Finally. New Brunswick has announced that it is becoming the latest province to subject its universities to provincial freedom of information law. Each of the provinces and the federal government have long had such legislation, covering the affairs of publicly-funded bodies such as government ministries and departments, and various taxpayer-supported institutions such as universities and colleges. New Brunswick is one of the few provinces to exempt public universities and colleges from access to information’s purview, though it was until recently in good company: Ontario only extended its freedom of information legislation to higher education in 2006.
Access to information legislation isn’t perfect. It doesn’t magically make government transparent. It doesn’t even guarantee that information that by law must be made public, will be made public, or at least not with any urgency. As we on the Maclean’s higher education beat have found—led by Sandy Farran, who has been in charge of all of our many freedom of information requests—a law mandating that requested information be released in a timely manner can still yield a delay of the better part of a year. As every good lawyer learns, there’s the law and then there’s procedure, and a public agency that wants to keep information under wraps has a quiver filled with ways to delay and delay some more. But at the end of the day (or at the end of weeks and months), an institution that has received an access request usually has no choice but to disclose the sought-after data or documents to journalists or members of the public, subject to a few reasonable exemptions such as not breaching an individual’s privacy.
So has anything good ever come out of subjecting universities to access to information law? Yes, indeed. The system works. Not perfectly, not quickly, but slowly and surely and generally well enough. Since 2006, Maclean’s has been publishing student satisfaction and engagement surveys from nearly every university in Canada. All of these surveys were conducted by the universities themselves, and until Maclean’s began asking to publish them, these were for university administrators’ eyes only. At most universities, students were surveyed, but only university administrators—not students themselves, or potential students, or alumni, or taxpayers— got to see the full results of those surveys. (Though many institutions did sprinkle a selection of their most flattering findings in their marketing materials. It was about as close to full disclosure as the average profile photo on Lavalife).
And then in 2006, Maclean’s started asking for the results of two major national surveys: the National Survey of Student Engagement (NSSE) and the Canadian Undergraduate Survey Consortium (CUSC). Both NSSE and CUSC ask standardized questions across a variety of campuses (CUSC in Canada, NSSE in both the U.S. and Canada), giving readers a sense of what undergrads think of their respective universities, and, in the case of NSSE, how such important benchmarks as the level of student-faculty interaction compare from campus to campus. A few universities, to their credit, had long made this information public. Others made it public as soon as we asked for it. But for the majority of Canadian universities, access to information law was the prod that set this information free. Back in 2006, some universities frankly admitted to us that they’d rather keep these surveys under wraps, because some results revealed real weaknesses at their institutions. But despite the desire to keep these surveys as their little secret, they would concede what we both knew: that if we asked for them and invoked the law, they’d eventually have to turn them over. And so, conceding the legally inevitable, most universities made their results public without a struggle.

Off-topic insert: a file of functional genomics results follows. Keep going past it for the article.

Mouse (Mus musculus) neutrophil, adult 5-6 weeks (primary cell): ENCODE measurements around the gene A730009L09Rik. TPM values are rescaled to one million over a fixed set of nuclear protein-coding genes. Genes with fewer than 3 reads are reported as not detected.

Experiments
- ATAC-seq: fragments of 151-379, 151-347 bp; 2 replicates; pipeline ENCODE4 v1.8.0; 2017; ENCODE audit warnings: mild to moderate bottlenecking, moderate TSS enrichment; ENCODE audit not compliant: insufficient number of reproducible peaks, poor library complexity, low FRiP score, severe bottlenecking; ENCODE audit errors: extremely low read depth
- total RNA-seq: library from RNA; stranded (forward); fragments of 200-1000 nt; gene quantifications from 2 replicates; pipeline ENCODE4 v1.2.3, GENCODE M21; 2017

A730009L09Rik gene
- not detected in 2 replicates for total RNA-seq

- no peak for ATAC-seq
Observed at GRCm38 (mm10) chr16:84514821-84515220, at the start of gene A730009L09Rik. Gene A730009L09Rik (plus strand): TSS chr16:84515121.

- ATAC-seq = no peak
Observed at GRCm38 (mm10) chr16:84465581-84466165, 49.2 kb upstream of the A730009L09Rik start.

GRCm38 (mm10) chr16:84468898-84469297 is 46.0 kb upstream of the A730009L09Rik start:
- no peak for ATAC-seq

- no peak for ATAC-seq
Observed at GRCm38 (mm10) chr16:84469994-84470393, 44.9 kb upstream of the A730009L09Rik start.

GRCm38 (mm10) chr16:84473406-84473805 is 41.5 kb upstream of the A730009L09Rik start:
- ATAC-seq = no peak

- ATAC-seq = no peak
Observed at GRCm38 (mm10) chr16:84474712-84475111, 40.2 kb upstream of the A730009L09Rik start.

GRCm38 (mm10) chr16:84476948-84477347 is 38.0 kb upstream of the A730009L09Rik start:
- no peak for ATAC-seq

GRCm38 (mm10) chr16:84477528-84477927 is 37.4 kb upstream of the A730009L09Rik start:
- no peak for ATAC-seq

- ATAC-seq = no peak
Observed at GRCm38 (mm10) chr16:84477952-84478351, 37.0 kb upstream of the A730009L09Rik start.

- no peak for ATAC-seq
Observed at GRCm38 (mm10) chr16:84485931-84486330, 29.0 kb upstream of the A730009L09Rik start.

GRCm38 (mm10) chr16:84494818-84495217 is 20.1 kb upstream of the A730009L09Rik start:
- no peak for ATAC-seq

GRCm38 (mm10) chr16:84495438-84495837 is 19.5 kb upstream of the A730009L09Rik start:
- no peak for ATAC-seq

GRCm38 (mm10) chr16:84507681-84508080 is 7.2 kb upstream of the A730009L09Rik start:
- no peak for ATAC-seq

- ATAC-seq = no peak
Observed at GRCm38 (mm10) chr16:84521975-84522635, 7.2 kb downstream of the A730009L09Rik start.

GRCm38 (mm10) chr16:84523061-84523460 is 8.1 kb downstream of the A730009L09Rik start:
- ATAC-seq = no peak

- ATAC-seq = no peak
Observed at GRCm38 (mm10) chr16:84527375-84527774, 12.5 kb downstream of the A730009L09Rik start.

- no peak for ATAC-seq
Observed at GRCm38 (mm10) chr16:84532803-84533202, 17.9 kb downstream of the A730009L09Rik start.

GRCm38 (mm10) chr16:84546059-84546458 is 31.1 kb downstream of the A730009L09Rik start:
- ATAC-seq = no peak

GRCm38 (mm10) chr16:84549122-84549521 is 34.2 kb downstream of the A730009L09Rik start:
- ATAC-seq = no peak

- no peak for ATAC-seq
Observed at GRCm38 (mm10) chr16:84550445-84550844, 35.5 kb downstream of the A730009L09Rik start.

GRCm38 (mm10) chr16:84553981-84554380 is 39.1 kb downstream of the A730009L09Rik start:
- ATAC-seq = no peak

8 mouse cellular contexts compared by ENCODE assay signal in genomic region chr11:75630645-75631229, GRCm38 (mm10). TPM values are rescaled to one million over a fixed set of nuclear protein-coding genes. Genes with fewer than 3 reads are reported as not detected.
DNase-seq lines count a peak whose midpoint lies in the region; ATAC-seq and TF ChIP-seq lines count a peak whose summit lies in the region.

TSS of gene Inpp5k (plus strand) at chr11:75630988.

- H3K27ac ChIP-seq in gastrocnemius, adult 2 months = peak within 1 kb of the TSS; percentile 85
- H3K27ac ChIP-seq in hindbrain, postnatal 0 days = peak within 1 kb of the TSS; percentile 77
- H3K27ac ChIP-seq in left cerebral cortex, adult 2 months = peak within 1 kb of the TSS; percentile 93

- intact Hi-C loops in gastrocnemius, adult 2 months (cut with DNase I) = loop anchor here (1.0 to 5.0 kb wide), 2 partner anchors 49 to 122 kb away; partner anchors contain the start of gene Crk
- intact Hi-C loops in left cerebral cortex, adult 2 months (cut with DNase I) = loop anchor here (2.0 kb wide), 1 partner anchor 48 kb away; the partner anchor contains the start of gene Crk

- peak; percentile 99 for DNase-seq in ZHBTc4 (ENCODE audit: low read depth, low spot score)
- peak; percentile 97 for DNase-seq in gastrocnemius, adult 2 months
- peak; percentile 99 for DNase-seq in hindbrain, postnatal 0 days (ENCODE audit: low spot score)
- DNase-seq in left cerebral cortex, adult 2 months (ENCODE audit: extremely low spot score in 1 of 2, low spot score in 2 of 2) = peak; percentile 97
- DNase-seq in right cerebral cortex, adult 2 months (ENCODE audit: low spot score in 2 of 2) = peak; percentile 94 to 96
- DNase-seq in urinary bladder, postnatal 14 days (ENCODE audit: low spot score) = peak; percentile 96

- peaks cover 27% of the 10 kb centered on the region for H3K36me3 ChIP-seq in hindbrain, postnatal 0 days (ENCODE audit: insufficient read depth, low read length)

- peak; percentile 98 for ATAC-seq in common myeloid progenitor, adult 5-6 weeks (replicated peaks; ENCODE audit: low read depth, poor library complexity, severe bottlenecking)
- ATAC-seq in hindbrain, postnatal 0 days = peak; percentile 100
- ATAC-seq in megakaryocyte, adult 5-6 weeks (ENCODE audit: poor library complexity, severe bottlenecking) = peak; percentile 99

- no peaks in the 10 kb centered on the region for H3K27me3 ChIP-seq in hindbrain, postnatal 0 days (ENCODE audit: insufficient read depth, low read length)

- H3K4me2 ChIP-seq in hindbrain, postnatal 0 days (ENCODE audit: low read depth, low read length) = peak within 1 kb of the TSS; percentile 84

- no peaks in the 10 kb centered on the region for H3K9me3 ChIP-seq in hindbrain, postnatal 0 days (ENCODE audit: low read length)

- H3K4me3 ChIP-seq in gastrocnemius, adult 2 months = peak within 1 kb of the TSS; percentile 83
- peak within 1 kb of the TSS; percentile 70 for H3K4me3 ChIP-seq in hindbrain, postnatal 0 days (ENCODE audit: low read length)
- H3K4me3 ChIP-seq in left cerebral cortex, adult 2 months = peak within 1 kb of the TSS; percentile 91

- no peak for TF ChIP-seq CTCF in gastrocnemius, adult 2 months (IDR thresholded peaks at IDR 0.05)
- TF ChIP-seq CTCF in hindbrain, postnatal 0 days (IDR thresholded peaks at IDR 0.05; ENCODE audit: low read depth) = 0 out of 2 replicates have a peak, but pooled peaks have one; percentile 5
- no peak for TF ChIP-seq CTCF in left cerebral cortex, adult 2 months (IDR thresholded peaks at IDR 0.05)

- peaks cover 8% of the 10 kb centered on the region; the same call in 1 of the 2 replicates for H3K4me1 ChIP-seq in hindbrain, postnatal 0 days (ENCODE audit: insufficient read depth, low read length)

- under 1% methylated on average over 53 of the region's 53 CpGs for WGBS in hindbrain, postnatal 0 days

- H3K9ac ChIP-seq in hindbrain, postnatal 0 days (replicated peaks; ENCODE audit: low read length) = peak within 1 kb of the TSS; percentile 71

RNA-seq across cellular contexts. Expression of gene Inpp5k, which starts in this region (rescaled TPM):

A few universities tried to fight or ignore our requests; in the spring, 2006 University Student Issue, we published NSSE and CUSC results for two dozen schools —but could say only “Refused to make this information public” when it came to NSSE results for Windsor, York and New Brunswick and CUSC results for Concordia, Dalhousie, Lakehead, Manitoba, U de Montreal, Mount Saint Vincent, Saint Mary’s, Saskatchewan, U of T Scarborough, Windsor and York.
“As of June 16,” we wrote back in 2006, “results for half of the universities to which we filed FIPPA [an acronym often used to described a freedom of information request; FIPPA stands for “freedom of information and protection of privacy”] requests had been provided to Maclean’s, either by the universities or by a FIPPA coordinator. The remaining requests are still making their way through the legal process. When CUSC and NSSE results for the missing schools are made public, Maclean’s will be publishing them and posting them on our website.”
Five months later, we republished those student survey results as part of the annual University Rankings issue. Thanks to FIPPA, the results for only two schools were still missing in November, 2006: Concordia and New Brunswick. A few months later we had received Concordia’s results, thanks to provincial freedom of information law: the university turned them over the day before we were to have a hearing before the province’s information commissioner.
In the spring of 2007, the only school that refused to make public it’s previous year’s CUSC or NSSE survey results was York. But by last fall it too had conceded and released its data. This past February, the University of Manitoba was the only university to withhold its student survey results. But the province of Manitoba has a freedom of information law and it applies to universities, so we expect to be receiving —and publishing—those results soon.
Eureka, it works.